The Library


Left of Drawingroom door:
The 4th Earl of Dunraven - a copy, by Eva Hamilton, of the original picture by Sir Arthur Cope which used to hang at Adare Manor. Dunraven (father of Lady Rachel FitzGerald, wife of Desmond FitzJohn FitzGerald 27th Knight) was a well-known politician, yachtsman and sportsman who died in 1926.

Over the door
A view of Dublin Bay from Blackrock by the late 18th century naval artist John Thomas Serres.

Right of the door

Portrait of Evelyn, Countess Annesley, by Sir Oswald Birley, painted in 1911. She died in 1947.

Between the windows
A pair of silhouettes of two boys, one bears the trade label of 'McGauren No. 6 Drogheda Street, Dublin Profile Painter.'

Right of the chimney piece
A portrait of Judge Arthur Blennerhassett, Justice of the King's Bench in 1743, attributed to Philip Hussey. The Judge built Riddlestown Park, Co. Limerick, which was eventually inherited by the 27th Knight of Glin about 1904. He later sold it.

Left of the hidden door
Two silhouettes of the 1st Lord Wimborne (died 1914) and his wife, Cornelia Spencer-Churchill (daughter of the 7th Duke of Marlborough, she died in 1927). These were the grandparents of Veronica FitzGerald, wife of the 28th Knight of Glin, who died in 1998.

A reproduction of a 1839 signed and dated watercolour of the children of Lady Charlotte Guest, mother of the 1st Lord Wimborne. She was the great collector of china and fans. She died in 1895.
On the little Irish tea table by the chimney piece is a striking photograph of Consuelo, Duchess of Marlborough, daughter of William Vanderbilt of New York, and sister-in-law of Lady Wimborne.

Right of the hidden door
A case of miniatures, the most significant of which is on the top right-hand corner - Margaretta Maria Fraunceis, daughter of John Fraunceis Gwyn of Forde Abbey and Combe Florey, Somerset, by Abraham Daniel of Bath.

The portrait in the hall (right of the Drawingroom door) is copied from this miniature. The wife of Col. John Bateman FitzGerald, she died in 1801.

Above the hidden door
A landscape of Leixlip, Co. Kildare by William Jones, circa 1740.


Furniture and other objects

The most important piece is the very fine mahogany built-in broken-pedimented bookcase with the concealed door made for the house, which is surmounted by a bust of Milton.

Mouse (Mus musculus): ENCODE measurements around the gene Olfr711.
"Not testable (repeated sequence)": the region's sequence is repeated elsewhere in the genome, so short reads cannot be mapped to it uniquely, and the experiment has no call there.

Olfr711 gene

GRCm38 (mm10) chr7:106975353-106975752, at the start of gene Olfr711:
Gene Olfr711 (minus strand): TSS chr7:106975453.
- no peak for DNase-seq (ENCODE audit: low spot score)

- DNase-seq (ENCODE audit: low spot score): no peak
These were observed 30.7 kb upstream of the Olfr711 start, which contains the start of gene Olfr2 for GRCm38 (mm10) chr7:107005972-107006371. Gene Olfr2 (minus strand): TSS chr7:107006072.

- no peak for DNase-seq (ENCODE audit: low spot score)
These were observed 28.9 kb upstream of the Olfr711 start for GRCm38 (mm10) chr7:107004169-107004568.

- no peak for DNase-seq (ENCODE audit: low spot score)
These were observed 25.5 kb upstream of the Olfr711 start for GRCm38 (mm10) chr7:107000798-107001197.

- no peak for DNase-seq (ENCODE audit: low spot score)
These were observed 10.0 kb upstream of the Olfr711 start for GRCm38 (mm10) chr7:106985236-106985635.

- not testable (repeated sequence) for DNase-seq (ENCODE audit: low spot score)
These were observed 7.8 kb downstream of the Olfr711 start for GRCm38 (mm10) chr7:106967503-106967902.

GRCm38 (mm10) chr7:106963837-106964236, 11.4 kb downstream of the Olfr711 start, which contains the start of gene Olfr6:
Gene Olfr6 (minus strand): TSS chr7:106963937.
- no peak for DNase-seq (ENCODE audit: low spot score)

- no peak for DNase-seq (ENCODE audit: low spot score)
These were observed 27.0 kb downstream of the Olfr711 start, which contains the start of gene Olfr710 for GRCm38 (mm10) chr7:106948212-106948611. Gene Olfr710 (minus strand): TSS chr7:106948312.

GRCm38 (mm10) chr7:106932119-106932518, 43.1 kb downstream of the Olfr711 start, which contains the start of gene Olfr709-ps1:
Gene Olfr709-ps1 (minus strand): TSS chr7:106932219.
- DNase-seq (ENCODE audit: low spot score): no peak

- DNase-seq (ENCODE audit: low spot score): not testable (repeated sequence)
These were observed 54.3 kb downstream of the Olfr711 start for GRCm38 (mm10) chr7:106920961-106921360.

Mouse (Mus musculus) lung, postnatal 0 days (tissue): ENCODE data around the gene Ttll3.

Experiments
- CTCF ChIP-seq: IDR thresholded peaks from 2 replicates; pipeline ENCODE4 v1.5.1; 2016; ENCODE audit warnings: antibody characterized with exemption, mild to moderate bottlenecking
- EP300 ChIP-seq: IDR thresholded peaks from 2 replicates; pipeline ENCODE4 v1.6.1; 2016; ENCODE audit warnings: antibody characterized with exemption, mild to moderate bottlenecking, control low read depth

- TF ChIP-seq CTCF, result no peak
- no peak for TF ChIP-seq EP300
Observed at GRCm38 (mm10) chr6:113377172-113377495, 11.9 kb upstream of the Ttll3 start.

In the right corner, by the window, is a bureau-bookcase of about 1760 which was originally made for the St. George family of Woodsgift, Co. Kilkenny. The apron and legs pull forward and the top adjusts upwards to form a reading slope. This is a particularly fine example of Irish craftsmanship.

In front of it is an early Irish 18th century oak and walnut veneered chair with a splat back and shaped stretchers. Irish chairs like this have considerable relationship with American contemporary examples made in Philadelphia.

The two side tables are Irish mid-18th century, one walnut and one mahogany, carved with masks and shells with paw feet and the little acanthus decorated hock so commonly found in Irish furniture.

The adjustable reading desk came from Doneraile Court, Co. Cork, and is probably by Gillow of Lancaster. It dates from about 1830 and is contemporary with the drum table in the centre of the room.

The mirror over the chimney piece bears the label of Francis and John Booker of Essex Bridge, Dublin, and dates from about 1750-60. It is the first documented example from which many other were attributed.

The upholstered armchair and chair with shepherd's crook arms are notable examples of mid-18th century Irish seat furniture. They have club and paw feet and typically flat stretchers. Likewise the pair of splat-backed side chairs with scrolled feet that flank the drawingroom door also date from mid-18th century.

Between the windows is an oval mirror surmounted by an urn and eagle, dated about 1790. This bears the label of Jackson of Essex Bridge, Dublin.

The marble statue is of the painter Rubens. This is a copy by the Irish sculptor Lawrence Geoghegan after the original by Rysbrack. Geoghegan signed and dated it 1756 for exhibition at the Dublin Society where it won a premium of £4 in that year.

The china on the left hand sidetable and elsewhere is a set of Chamberlain Worchester oriental pattern. The pair of flasks on the brackets on either side of the over-mantle mirror bears the FitzGerald of Glin arms and are by Samson of Paris and date from about 1850. The carpet is French Aubusson and dates from the 1840's.

The bronze colza oil chandelier, now converted to electricity, dates from about 1830

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